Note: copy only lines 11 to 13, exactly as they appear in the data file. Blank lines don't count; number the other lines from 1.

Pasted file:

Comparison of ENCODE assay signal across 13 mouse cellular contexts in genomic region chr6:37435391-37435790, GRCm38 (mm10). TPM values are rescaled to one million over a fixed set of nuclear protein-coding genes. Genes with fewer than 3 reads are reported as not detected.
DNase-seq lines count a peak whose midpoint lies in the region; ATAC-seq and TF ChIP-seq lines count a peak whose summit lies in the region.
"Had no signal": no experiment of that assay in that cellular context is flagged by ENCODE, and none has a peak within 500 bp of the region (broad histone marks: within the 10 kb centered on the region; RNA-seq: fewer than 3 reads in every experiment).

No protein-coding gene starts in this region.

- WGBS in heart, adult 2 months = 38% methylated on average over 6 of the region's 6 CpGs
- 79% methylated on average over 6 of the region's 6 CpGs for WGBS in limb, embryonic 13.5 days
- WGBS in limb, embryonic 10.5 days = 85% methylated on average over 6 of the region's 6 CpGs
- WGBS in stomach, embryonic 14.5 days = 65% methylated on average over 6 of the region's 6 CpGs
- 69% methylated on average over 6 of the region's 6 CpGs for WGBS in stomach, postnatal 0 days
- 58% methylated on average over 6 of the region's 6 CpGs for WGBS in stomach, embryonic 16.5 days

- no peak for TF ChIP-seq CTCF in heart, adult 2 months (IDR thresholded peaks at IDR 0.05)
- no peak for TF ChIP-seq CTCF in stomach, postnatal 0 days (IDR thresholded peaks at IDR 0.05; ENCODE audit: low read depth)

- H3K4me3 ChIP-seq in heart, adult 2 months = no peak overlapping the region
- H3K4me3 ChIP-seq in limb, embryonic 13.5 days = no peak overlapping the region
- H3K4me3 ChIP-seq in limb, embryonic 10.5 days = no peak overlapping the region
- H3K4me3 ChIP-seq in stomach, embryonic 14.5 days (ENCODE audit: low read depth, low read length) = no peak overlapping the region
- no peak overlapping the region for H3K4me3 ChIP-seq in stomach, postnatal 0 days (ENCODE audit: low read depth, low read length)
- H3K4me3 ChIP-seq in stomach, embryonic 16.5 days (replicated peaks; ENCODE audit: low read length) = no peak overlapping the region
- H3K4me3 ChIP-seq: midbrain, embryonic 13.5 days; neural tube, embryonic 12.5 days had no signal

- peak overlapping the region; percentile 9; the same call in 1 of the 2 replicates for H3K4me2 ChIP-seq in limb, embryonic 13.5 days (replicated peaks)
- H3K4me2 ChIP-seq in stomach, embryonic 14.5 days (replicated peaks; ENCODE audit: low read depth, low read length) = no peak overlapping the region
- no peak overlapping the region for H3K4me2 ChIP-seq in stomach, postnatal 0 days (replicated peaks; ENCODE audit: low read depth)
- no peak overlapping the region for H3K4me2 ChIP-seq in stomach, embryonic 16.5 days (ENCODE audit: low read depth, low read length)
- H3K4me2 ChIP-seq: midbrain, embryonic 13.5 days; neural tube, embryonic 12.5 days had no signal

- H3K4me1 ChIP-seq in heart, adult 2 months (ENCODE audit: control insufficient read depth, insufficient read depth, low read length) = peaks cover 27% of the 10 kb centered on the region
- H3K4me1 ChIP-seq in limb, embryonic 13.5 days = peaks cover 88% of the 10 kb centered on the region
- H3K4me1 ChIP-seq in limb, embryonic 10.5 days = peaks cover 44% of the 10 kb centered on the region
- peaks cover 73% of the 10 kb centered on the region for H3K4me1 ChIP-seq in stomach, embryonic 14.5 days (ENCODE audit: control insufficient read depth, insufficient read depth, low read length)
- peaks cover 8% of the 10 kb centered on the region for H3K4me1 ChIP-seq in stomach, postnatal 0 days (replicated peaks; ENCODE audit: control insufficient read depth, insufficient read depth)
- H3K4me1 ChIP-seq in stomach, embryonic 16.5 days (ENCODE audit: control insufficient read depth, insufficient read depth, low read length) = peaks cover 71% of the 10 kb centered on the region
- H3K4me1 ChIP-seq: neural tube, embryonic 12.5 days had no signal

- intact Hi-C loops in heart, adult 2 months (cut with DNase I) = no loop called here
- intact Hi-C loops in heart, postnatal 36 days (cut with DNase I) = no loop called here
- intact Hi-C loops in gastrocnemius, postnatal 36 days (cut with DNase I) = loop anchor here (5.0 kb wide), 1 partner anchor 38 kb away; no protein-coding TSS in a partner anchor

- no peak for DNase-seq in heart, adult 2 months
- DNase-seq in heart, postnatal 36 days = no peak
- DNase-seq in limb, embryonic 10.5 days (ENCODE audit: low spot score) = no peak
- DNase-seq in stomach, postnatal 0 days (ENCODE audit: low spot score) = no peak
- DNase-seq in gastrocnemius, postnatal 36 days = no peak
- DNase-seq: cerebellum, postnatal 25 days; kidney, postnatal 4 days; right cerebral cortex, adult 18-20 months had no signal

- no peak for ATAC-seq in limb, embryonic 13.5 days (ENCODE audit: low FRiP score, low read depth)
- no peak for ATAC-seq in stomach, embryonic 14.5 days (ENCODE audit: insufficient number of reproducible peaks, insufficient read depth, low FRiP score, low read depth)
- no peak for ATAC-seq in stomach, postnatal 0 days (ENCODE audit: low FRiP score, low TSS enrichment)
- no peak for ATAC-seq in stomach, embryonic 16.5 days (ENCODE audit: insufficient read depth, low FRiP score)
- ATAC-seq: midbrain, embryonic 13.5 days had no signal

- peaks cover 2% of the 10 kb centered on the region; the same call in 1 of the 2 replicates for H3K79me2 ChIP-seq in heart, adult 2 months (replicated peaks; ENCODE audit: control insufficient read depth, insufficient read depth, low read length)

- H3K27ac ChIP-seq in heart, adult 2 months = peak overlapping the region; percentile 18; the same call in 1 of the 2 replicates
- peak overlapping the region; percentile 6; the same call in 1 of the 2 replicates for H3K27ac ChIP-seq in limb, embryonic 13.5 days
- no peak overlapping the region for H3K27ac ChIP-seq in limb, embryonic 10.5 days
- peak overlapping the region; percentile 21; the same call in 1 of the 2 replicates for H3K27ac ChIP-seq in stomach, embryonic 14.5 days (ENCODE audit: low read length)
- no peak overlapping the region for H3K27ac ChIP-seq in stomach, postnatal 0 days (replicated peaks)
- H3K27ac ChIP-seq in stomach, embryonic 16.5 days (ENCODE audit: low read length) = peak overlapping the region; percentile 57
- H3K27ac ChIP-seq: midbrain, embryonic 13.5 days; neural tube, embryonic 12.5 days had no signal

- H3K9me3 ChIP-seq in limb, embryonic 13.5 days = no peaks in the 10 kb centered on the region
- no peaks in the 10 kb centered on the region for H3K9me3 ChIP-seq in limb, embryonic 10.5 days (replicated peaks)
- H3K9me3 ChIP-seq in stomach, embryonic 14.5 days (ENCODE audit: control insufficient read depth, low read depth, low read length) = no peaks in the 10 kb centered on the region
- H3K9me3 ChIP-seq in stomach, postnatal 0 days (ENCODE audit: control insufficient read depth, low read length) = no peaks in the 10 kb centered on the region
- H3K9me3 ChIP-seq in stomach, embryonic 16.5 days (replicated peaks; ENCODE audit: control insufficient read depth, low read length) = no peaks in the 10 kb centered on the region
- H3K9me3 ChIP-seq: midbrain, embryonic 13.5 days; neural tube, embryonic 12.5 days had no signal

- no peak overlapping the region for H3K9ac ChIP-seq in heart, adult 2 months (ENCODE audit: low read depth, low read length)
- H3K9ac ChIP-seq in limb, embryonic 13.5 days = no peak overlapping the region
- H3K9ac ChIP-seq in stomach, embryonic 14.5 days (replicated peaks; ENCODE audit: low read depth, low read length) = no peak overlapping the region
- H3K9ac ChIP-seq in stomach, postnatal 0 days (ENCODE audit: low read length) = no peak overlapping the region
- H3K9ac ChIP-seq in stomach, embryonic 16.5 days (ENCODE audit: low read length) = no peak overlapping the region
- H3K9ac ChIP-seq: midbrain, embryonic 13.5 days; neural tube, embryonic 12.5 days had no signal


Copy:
- no peak for TF ChIP-seq CTCF in heart, adult 2 months (IDR thresholded peaks at IDR 0.05)
- no peak for TF ChIP-seq CTCF in stomach, postnatal 0 days (IDR thresholded peaks at IDR 0.05; ENCODE audit: low read depth)

- H3K4me3 ChIP-seq in heart, adult 2 months = no peak overlapping the region